An exhibition by a respected sculptor whose work can be viewed across the UK launches this week at the Williamson Art Gallery, Birkenhead.

Born in Liverpool, Stephen Hitchin studied sculpture at Liverpool and Manchester Art Colleges. Since graduating he has taught at various institutions including King’s College Wimbledon, Wirral Art School and – since 2012 – Wrexham Glyndwr University, also as being a visiting lecturer at School of the Art Institute, Chicago and Brigham Young University Utah.

Stephen has exhibited extensively including, on several occasions, the RA Summer Show.  His work is held in public and private collections in the UK, Sweden, Switzerland, Israel and USA.  His recent projects and commissioned work can be found throughout the UK in various corporate and public collections in Manchester, London, Coventry, St Helens, Ellesmere, Portsmouth, Street, Wigton and Liverpool.

Stephen cites the extreme environment of the maritime world as the main inspiration for his work.  He said: “It is the energy and the continually changing environment which I find inspiring for my practice. Artists have been captivated by the sea for centuries: romance, tragedy, myths, exploration, trade and communication have all been facilitated by the sea.

“Navigation was traditionally based on plotting your course by ‘Shooting the Sun’.  The term refers to measuring the altitude of the sun in order to determine latitude, essential in locating your true position at sea.

“The work for this exhibition is principally made of marble and concerned with three dimensional space, form and line. The sculptures offer as much importance to space and shadows as to the solidity of material.  Each work changes with light and viewpoint reflecting the environment that inspired them.”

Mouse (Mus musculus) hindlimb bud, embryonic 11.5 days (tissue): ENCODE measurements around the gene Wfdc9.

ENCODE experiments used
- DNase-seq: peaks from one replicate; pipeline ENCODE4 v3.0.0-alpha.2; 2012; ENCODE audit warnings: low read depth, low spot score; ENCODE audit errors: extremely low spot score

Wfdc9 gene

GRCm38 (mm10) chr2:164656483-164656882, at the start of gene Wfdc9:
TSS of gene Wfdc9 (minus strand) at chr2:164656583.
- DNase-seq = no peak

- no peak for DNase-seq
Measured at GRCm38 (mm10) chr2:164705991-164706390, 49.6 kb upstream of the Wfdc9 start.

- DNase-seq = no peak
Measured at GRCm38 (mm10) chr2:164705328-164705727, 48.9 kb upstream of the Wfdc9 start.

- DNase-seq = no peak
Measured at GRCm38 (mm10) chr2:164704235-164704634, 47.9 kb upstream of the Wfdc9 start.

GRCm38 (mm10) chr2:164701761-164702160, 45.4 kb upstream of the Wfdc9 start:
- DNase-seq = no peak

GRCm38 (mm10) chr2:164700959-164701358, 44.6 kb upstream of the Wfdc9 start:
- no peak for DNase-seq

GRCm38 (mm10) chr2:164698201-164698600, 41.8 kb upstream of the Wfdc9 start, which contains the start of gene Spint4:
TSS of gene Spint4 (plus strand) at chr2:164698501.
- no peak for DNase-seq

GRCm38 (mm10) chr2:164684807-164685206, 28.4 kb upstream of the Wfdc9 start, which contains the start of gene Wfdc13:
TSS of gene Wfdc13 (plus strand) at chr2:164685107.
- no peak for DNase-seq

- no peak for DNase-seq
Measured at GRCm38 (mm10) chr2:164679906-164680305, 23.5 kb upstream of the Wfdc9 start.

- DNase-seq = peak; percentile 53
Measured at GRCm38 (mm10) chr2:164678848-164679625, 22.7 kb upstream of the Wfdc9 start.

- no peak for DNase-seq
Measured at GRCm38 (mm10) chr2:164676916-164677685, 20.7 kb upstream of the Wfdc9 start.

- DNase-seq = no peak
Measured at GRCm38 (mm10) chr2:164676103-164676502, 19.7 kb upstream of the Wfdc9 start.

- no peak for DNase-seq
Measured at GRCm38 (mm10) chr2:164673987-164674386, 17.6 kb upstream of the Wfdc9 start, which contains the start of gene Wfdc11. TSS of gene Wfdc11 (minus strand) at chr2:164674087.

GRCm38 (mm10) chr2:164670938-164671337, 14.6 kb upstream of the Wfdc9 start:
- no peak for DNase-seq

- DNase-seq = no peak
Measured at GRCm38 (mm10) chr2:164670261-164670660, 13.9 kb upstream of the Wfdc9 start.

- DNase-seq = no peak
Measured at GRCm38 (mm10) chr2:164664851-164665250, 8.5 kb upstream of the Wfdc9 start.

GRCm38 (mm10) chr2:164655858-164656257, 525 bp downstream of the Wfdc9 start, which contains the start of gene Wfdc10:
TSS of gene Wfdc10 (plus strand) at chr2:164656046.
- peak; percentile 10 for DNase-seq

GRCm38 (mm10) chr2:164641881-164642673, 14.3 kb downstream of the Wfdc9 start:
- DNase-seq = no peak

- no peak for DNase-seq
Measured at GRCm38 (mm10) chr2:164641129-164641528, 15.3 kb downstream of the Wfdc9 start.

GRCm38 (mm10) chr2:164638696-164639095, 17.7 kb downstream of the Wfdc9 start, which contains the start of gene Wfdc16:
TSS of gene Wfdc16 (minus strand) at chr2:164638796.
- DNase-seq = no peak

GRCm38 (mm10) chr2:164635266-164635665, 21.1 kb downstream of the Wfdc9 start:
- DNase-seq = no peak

Stephen’s studio faces directly on to the River Mersey, adjacent to the Woodside Ferry Terminal – with the whole area closely linked to the maritime environment. Cammell Laird shipyard and the Tranmere Oil Terminal are close and add to the overall sense of movement and change that takes place on a daily basis.

His latest exhibition, Shooting the Sun, opens with a private viewing on Friday March 1st at the Williamson Art Gallery, Birkenhead and is open to the public from Saturday March 2nd – Sunday April 14th. The gallery is closed on Monday and Tuesday each week.

Stephen has taught at Wrexham Glyndwr University since 2012 where he is a Senior Lecturer in Fine Art. He also has links with its forerunner, NEWI, with his connections stretching back to 1987.The Dean of Wrexham Glyndwr University’s Faculty of Arts, Science and Technology, Professor Alec Shepley, will be opening Stephen’s exhibition and paid tribute to him as both artist and lecturer.

Professor Shepley said: “Students who study Fine Art with Steve at Wrexham Glyndwr University know that they are working with an expert in their field. The quality of his teaching speaks for itself – as does the quality of his work.

“We’ve been discussing this exhibition for quite some time and I am really excited to be opening the show – and to see the exhibition itself.”

Shooting the Sun runs at the Williamson Art Gallery, Slatey Road Birkenhead between March 2 and April 14. For more information see:

Find out more about Wrexham Glyndwr University’s BA (Hons) in Fine Art:


Founded in 2008, Wrexham Glyndwr University is a young, bold and vibrant university based in north-east Wales. The university has two campuses in Wrexham, Plas Coch and Regent Street plus campuses in Northop and St Asaph. In 2017 the university was awarded the silver award in the Teaching Excellence Framework for the quality of teaching.

The university is driving academic excellence through a wide range of innovative and industry-relevant courses, such as Applied Science, Computing, Engineering, Creative Arts, Criminology and Psychology. Wrexham Glyndwr is now a Top 100 University, rising 24 places in the Guardian league tables – one of the top 10 risers in the UK.  The Campus 2025 strategy encompasses plans for new student accommodation, car parking and upgraded facilities in the next eight years.